Article by John & Betty Olson | Rose-breasted Grosbeak | All photos by John Olson

Bosque del Apache National Wildlife Refuge is one of the premier refuges in the United States! That being said, Betty and I were very proud to be volunteers for seven seasons. During the time we spent at BdA, we were fortunate to have the opportunity to meet with many visitors from different parts of the world. We led morning and afternoon tours on Fridays, Saturdays and Sundays. These tours were focused on teaching/enlightening our guests about the many facets of Bosque del Apache, which is truly a refuge for all seasons! Not only did we show our guests the Sandhill Cranes and Snow Geese, which many of the visitors who drive the tour loops on their own see and appreciate, we also were able to drive into some of the areas closed to the general public. As tour guides for four plus years, we witnessed many of the hidden jewels that the refuge contains, like the many varieties of other birds that make up the more than four hundred documented species that have been seen here. Many of the birds are here every year but there are exceptions like the Lewis’s Woodpecker, Stellar’s Jay, Woodhouse’s Scrub Jay, Rose-breasted Grosbeak, White-tailed Kite and many others.

Stellar’s Jay

Lewis’s Woodpecker

Woodhouse’s Scrub Jay

As guides and seasonal residents, we had the opportunity to locate the birds that are more secretive and seldom seen by the normal visitors. The Wilson’s Snipe is one such bird. By knowing their location, we could take people on a ‘real Snipe hunt’! Most of the people on our tours thought ‘Snipe Hunting’ was just a trick played on others at church camp or scout camp. It was always fun to see the reactions when our guests actually caught sight of a ‘Snipe’!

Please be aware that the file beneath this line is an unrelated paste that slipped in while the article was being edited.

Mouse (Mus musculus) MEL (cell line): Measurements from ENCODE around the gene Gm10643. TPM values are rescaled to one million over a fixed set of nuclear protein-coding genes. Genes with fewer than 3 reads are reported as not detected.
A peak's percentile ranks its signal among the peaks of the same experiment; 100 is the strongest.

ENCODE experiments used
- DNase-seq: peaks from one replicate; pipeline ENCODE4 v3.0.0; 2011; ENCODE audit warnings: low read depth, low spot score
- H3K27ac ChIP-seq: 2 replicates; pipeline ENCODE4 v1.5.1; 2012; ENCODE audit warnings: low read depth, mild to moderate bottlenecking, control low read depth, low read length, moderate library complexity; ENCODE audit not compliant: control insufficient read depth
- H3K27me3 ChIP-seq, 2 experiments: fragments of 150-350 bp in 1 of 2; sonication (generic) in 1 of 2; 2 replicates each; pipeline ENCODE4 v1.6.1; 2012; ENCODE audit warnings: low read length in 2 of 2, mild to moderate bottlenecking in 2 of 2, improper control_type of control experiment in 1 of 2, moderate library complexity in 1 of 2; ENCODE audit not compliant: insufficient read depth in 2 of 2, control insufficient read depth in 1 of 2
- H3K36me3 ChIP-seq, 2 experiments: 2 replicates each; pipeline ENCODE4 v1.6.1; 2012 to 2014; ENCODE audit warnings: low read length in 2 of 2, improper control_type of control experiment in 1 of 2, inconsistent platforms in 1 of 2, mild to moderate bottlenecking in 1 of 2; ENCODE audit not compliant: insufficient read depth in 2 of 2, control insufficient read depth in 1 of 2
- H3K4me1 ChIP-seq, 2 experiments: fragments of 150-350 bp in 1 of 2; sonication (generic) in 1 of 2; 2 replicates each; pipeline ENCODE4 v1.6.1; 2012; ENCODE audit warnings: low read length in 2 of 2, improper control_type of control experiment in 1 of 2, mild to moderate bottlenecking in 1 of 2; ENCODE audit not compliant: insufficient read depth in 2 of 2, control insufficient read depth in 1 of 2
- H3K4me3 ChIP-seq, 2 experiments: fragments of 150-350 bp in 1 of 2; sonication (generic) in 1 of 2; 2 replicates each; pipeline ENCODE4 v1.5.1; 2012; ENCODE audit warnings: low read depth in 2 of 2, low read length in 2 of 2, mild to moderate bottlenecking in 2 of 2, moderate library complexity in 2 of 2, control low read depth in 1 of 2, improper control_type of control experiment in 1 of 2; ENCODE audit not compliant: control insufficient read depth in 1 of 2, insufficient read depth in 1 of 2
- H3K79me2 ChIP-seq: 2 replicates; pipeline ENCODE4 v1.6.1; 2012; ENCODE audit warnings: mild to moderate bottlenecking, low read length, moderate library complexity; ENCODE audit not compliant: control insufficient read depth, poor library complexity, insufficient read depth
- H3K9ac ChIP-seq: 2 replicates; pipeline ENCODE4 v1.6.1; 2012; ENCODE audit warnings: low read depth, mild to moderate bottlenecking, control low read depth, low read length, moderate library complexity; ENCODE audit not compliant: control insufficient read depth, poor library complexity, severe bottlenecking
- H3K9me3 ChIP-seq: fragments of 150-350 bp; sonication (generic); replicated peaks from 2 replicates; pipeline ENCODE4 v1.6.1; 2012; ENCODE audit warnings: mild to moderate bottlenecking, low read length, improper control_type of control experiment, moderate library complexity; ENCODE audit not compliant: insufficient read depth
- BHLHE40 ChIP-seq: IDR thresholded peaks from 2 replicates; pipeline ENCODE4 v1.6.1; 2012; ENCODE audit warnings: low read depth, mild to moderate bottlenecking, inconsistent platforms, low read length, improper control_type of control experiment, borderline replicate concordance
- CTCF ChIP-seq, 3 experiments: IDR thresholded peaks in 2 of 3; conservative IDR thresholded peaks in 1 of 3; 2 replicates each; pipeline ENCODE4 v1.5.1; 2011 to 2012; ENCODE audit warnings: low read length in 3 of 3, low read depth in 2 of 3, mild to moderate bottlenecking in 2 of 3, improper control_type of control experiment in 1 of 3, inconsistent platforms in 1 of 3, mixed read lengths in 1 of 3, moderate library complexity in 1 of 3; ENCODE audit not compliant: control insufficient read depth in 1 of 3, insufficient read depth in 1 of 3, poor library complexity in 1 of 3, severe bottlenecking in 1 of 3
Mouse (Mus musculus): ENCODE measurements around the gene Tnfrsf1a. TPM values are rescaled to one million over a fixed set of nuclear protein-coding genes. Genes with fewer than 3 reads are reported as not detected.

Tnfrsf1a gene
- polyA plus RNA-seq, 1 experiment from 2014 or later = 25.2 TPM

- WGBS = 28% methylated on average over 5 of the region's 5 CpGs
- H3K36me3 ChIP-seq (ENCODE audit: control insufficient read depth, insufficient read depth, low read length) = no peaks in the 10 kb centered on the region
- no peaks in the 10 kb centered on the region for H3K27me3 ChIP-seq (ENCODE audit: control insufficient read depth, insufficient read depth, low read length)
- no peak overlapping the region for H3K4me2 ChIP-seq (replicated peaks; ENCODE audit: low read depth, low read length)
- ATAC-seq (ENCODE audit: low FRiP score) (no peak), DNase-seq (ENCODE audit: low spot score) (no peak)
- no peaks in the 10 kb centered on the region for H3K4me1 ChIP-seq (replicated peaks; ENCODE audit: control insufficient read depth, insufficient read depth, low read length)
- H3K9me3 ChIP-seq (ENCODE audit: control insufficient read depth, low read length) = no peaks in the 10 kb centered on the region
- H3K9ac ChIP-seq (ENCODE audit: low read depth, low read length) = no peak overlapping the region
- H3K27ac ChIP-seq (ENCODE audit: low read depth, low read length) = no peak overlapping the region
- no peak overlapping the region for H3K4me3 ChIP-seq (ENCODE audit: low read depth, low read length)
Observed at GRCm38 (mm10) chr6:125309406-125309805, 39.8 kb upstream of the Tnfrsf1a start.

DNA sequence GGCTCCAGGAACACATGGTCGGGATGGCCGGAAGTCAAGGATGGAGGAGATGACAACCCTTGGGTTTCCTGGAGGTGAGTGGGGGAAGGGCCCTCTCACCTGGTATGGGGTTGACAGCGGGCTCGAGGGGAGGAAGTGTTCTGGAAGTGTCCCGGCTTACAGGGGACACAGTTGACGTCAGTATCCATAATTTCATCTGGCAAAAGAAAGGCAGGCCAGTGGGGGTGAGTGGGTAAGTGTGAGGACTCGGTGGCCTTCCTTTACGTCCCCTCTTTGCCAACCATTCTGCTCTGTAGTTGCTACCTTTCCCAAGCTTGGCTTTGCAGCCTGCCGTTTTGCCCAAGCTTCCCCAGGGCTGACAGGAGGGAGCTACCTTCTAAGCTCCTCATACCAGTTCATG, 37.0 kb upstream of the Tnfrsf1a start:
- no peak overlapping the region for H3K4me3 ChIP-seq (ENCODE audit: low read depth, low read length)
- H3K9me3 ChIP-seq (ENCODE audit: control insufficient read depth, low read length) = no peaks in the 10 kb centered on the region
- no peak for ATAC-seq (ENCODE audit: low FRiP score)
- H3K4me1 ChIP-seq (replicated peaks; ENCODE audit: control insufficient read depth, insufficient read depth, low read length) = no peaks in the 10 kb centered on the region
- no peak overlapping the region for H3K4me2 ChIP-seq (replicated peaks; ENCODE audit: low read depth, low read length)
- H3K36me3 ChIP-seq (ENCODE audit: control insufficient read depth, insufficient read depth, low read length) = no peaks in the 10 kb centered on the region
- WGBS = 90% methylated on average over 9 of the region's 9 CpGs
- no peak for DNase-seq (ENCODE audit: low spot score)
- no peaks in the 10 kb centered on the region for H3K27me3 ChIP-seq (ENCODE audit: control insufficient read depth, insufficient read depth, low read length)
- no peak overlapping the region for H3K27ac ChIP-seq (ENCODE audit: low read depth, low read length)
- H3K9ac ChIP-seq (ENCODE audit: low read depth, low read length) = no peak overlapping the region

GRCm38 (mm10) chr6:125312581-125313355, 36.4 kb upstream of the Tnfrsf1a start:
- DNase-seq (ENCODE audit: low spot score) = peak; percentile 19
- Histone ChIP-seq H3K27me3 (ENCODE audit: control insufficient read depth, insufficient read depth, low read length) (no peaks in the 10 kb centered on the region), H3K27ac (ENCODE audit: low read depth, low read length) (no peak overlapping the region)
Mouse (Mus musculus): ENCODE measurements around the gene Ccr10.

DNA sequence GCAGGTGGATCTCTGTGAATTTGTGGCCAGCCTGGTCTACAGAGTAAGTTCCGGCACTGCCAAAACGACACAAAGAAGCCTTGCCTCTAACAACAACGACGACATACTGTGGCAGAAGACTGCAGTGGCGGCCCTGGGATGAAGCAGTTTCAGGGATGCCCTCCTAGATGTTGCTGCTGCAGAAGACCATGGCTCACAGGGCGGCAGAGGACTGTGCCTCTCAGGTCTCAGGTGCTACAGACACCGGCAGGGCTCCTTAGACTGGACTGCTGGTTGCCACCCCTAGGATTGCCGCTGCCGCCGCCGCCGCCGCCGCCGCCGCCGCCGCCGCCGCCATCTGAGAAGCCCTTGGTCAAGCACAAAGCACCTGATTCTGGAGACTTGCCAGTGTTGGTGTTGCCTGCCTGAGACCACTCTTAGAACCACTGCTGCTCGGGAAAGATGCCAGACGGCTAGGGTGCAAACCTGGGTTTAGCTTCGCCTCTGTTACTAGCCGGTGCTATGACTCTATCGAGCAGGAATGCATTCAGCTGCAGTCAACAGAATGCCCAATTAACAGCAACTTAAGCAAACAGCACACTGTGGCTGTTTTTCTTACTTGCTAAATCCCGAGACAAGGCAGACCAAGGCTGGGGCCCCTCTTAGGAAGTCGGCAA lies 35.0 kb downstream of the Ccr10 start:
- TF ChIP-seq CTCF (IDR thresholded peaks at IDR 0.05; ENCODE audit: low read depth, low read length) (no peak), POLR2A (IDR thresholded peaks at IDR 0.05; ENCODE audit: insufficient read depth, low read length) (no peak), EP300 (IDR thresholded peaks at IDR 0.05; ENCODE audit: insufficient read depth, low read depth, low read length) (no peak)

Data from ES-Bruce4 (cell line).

Wilson’s Snipe

Birds are not the only attractions at BdA, though. We also ran across Long-tailed Weasels, many Mule Deer, Elk, Coyotes, Racoons, Skunks, Bobcats and Mountain Lions.

Long-tailed Weasel

Any Friday, Saturday or Sunday the Visitor Center patrons would hear the words “Welcome to Bosque del Apache, we are so glad you could join us today”! This was the start of our work week! As guests loaded onto the van, we requested they introduce themselves. We would offer a loaner pair of binoculars (provided by the refuge) to those who needed one. At this point, we explained the rules concerning the tour: 1) Everyone is a spotter – if you see something, be it critter or bird or one of the beautiful scenic views, yell out because we all want to see! 2) As tour guides, our task is to identify or explain the things the refuge has to offer. Since we are talking continuously and our mouths get dry, we find having a piece of hard candy to suck on really helps so we offer candy to everyone. Please do not break our ‘Heirloom’ candy dish (a re-closable plastic bag) and make sure it gets back to the driver, he gets cranky! 3) Ask all the questions you want, however, as a group you can only ask three questions of which we don’t know the answer. The person asking the fourth such question will be asked to get out of the van, no matter where we are, and walk back to the Visitors Center (BTW nobody ever walked back)! 4) Most important of all the rules is you must laugh at the driver’s jokes. Usually by this time we are on our way to the tour loop entrance. A quick stop at the fee booth for the latest spotting report and paying our entrance fees (candy from the bag). First we check out the ‘Flight Deck’ area, especially the dead snag, hoping to see the pair of Bald Eagles perched. We glass the water while identifying the different waterfowl found there daily. At times we spot shore birds or perhaps a Cooper’s Hawk or American Kestrel in the trees surrounding the flooded field. Perhaps a ’Northern Harrier’ is gliding close to the water or maybe a ‘Red-tailed Hawk’ is circling above. As the tour progresses, we might spot a herd of Javelina or a flock of Rio-grande Wild Turkey!

Javelina with young

All of the sightings, along with the ‘Rocky Mountain Greater Sandhill Cranes’ and the ‘White Geese’ (Snow and Ross’s) are fairly common for the tours. When we spot Elk, Deer, Bobcat or any of the other many delights of the refuge it is a real treat.